Chemietu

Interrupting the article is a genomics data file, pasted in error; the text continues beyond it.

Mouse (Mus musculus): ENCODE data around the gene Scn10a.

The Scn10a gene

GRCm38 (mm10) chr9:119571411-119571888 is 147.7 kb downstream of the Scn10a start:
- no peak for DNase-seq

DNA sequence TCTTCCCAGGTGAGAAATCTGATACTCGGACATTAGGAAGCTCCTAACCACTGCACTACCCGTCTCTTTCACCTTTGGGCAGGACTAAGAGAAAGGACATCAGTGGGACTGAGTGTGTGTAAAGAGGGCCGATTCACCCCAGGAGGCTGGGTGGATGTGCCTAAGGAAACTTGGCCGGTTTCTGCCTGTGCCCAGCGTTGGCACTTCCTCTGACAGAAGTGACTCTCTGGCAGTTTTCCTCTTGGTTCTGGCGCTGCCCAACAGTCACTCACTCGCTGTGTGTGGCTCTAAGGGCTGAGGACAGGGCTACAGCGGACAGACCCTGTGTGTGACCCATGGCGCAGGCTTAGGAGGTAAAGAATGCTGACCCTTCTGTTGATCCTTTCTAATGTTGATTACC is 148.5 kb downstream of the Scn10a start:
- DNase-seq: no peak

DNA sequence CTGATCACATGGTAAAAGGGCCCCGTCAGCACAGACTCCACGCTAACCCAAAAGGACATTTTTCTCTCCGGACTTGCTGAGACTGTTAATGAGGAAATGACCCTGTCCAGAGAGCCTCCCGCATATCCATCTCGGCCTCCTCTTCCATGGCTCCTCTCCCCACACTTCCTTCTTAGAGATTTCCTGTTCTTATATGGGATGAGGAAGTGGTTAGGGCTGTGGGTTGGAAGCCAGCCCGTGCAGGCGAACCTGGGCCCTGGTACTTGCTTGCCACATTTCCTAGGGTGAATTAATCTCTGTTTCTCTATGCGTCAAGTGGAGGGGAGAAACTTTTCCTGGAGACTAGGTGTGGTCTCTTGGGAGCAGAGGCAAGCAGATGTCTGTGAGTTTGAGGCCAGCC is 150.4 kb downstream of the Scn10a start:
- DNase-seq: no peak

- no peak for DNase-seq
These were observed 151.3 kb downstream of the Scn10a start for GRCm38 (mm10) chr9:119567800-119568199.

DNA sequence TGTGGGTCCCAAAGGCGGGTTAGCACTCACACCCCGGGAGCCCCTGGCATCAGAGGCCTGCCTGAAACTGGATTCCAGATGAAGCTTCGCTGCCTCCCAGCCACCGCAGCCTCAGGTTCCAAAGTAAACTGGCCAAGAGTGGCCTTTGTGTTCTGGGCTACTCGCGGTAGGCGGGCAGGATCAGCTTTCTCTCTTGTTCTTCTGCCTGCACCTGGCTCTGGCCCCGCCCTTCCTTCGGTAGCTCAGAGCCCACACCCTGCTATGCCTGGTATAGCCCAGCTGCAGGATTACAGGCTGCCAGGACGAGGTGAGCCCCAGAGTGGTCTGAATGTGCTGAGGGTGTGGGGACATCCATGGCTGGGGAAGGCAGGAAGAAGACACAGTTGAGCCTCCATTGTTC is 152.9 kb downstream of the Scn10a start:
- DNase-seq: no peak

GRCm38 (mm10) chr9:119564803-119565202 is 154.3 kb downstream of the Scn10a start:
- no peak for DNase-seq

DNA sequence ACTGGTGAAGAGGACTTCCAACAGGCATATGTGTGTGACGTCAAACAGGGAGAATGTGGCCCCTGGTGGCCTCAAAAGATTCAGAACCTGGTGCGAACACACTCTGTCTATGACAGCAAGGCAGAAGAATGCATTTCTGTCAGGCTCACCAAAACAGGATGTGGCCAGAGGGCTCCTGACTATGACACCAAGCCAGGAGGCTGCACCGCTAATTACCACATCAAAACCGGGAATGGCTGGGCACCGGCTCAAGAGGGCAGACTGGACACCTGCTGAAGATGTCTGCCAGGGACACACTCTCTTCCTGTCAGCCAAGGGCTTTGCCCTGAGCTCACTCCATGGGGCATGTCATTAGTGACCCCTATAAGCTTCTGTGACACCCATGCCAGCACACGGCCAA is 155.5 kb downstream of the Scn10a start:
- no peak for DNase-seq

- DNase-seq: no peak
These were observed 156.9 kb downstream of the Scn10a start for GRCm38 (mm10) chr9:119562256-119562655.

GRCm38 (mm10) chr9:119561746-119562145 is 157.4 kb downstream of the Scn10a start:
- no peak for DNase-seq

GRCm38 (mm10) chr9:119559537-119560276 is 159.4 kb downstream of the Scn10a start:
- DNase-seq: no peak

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[see especially, lecture supplements, tutorials, glossary] Some further advice later in the quarter: Late in the quarter in Chem 109A and in Chem 109B students often start to get overwhelmed by the sheer number of reactions and mechanisms to learn.  There is no easy answer other than hard work and 15+ hrs/week of study time, but I have some  suggestions that expand on advice in the syllabus.  Flashcards, or something equivalent, should be a big help, but require that  you be regularly organizing new reactions by entering examples of reactions on the flash cards as you work the problems in  the book.  For mechanisms, you are responsible for a lot of mechanisms and will be hard put to memorize them all.  You need  to know the basics of writing Lewis structures and resonance forms and arrow pushing, and the logic of the breaking and  making of the bonds that change in a reaction.  See, for example, in Chap 16 [17(6 th  Ed.)] (2 nd  C=O chapter), the general  patterns in the reactions of a particular type below. Try to be active in your studying.  From the lectures from Chap 16 [Chap 17(6 th  Ed. Carbonyl I)] and comments made in class  and review sessions, you  ideally will have distilled out important points, like I've done for you below: Some basic rules/patterns of mechanisms that come out of  Chap 16 [Chap 17], for example: 1) The weak nucleophiles, water and alcohols, usually need for the C=O to be activated by protonation(except for the most  reactive C=O compounds, like acid chlorides)  2) Amines and hydroxide ion and stronger bases Ch 20 [Ch. 18 6 th  Ed] are strong enough bases that they don't need acid to  activate the C=O toward addition, though acid is needed later in some mechanisms to make an OH, OR, or NR2 a better  leaving group. 3) many reaction in Chap 16 [17] can be catalyzed by acid or base and have somewhat different mechanisms, though most all  those mechanisms have and addition to the C=O step followed by an elimination step that regenerates a C=O pi bond.   4) The rate-determining step for most of these reactions of carbonyl compounds is the addition step, not the elimination, or  loss of leaving group step.  So the reasons for why rates differ for various carbonyl compounds in this chapter are not based on leaving group ability, even though they may appear to be.  Instead, factors like starting material stability, based upon  resonance stabilization (in the starting ester or amide, for example) are the determining factors.
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